I debated the interest people would have in my views on a film like LIFE AS WE KNOW IT. Historically I lean far away from the romantic comedy efforts mainly because they all seem like clones of themselves, but I do my best to give each film I see equal opportunity. I am not ashamed to say that I have indeed enjoyed a romantic comedy on occasion, because I enjoy movies and I am always willing to give a movie props if it makes me laugh. In the end I enjoy the more subtle jokes that some people don’t always pick up on over the obvious chuckle moments. LIFE AS WE KNOW IT is a film that embraces subtle emotion while pandering to the mainstream with its romance and cheaply exploiting out basic emotions with the tragedy that sets the plot into motion, but uses its charm to come out with slightly better than average rom com.
LIFE AS WE KNOW IT starts off with Holly (Katherine Heigl) waiting for a date set up by her best friend with Messer (Josh Duhamel). The date is a complete disaster even though they remain in contact due to their best friends being married together with a child on the way. Holly and Messer are named godparents to their friend’s daughter, Sophie and after a tragic car accident that kills the parents Holly and Messer become the legal guardians of the orphaned Sophie. The two opposites struggle with life complications that come with having a child especially with the tragic way it was thrust upon them. After some adjustments Holly and Messer decide to raise the child their way rather than try to fill the shoes of their deceased friends and discover they may have more feelings for each other than they originally realized.
Admittedly, it’s not entirely fair for me to be judging a genre of film that I tend to view in a negative light. To be a little more equal opportunity I wanted to find an endearing aspect of the film to keep from sounding bitter. The good news is that from my usual standpoint the film is not a complete waste of time even if it does use the same tricks as other films in the genre. Men are not the target demographic for these films and there are many that will be drug to it begrudgingly by their significant others, so fear not there is things for even the most bitter rom com detractors to enjoy to a certain extent, I do not guarantee that you’ll love it though.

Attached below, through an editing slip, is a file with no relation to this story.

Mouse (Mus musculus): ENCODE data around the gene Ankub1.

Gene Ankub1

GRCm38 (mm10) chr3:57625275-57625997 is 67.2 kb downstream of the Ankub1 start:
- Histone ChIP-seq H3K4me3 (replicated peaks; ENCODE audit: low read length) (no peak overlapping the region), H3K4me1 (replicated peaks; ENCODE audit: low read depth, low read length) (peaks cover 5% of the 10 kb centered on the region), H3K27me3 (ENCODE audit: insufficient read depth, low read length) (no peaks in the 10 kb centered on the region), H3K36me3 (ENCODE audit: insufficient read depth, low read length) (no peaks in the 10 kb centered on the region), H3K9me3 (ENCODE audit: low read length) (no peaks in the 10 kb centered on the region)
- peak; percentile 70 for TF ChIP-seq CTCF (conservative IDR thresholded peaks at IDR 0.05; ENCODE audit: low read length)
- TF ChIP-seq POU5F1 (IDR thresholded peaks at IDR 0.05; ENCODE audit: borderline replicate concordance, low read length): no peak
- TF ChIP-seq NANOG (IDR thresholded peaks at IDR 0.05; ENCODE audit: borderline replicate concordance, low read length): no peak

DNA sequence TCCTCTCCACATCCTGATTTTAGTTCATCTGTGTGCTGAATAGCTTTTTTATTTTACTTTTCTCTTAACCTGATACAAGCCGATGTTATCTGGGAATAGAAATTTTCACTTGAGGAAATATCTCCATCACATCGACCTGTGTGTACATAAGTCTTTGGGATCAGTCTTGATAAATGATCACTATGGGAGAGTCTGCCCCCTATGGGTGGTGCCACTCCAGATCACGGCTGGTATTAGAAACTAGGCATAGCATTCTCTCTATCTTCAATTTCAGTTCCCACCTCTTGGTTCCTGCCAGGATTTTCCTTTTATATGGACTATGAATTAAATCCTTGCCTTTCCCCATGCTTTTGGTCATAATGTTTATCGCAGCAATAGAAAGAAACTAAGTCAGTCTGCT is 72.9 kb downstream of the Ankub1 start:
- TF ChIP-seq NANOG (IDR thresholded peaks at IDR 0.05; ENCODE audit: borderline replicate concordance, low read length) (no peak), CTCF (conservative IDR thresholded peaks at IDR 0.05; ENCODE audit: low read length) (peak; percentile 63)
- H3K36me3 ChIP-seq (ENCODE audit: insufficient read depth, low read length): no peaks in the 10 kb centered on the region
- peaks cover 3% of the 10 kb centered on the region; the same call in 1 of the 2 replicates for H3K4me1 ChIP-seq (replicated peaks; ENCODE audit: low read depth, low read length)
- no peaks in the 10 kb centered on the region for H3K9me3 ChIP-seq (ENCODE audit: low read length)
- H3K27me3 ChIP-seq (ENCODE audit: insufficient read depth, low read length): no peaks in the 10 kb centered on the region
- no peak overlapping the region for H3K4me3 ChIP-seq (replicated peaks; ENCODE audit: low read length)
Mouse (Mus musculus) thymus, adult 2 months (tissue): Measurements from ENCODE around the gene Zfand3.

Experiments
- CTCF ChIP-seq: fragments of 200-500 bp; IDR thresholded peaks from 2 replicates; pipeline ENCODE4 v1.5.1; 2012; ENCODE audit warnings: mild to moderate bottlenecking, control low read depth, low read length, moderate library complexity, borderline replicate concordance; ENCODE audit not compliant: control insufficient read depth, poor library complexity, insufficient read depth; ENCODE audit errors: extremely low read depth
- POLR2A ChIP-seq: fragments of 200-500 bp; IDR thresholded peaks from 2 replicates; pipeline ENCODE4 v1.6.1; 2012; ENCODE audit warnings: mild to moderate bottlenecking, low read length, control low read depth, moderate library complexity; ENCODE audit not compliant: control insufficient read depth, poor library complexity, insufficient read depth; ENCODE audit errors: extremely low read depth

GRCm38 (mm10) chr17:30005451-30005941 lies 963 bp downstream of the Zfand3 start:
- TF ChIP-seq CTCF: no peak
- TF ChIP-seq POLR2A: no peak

Josh Duhamel and Katherine Heigl are both charming but also border on excessive and over the top at times. There’s always a level of humor you can take away from watching people who are completely clueless when it comes to raising children, the problem is finding the right balance without wearing out the welcome. The baby happened to be the most endearing aspect of the film, while also being almost a prop to force the emotions out of the audience which is also one of my pet peeves about movies that shamelessly exploit our basic human emotions by orphaning a completely innocent and adorable child. I won’t complain much about it because it makes the film more bearable.
The comedy for the most part is pretty generic, but often charming. It’s forgivable because of the various subtle moments and comments by neighbors sitting on the outside looking in on Holly and Messer as they struggle to raise Sophie. The film sneaks in a stereotypical gay couple but often the jokes involving them sneak in on top of another joke or gag or is not prominent to what’s happening on screen. There are also several scenes involving the men in married relationships conveying the things we always notice about our own relationships, which is cliché, but always is good for a fun laugh anytime I see it. One line later on in the film got a big laugh me included when a character spouts a very simple approach of comparing marriage to prison; it’s a joke you hear often when people poke fun at marriage but the comedy comes in the delivery of the line.
There is nothing glamorous about the film, nothing specifically that’s going to have you spontaneously sparking long philosophical conversations about the themes the film presents; it’s simply just an okay exercise in generic comedy with flashes of real human drama and a few genuine chuckles. It’s one of the many films I see every year that I don’t love and I don’t hate, I align at some point near the middle teetering back and forth on the positive and negative sides.
LIFE AS WE KNOW IT is a film with enough entertainment value to justify its existence, but just generic enough to write off just as quickly as it is over. It wouldn’t be surprising to see the film go over big with its target audience with even a few quiet supporters on the back end that won’t admit to enjoying it. This is not poetry in motion so you take the material as is and make the informed decision on where you stand on it, and personally if not for the adorable baby Sophie there isn’t much more separating LIFE As WE KNOW IT from other rom com efforts.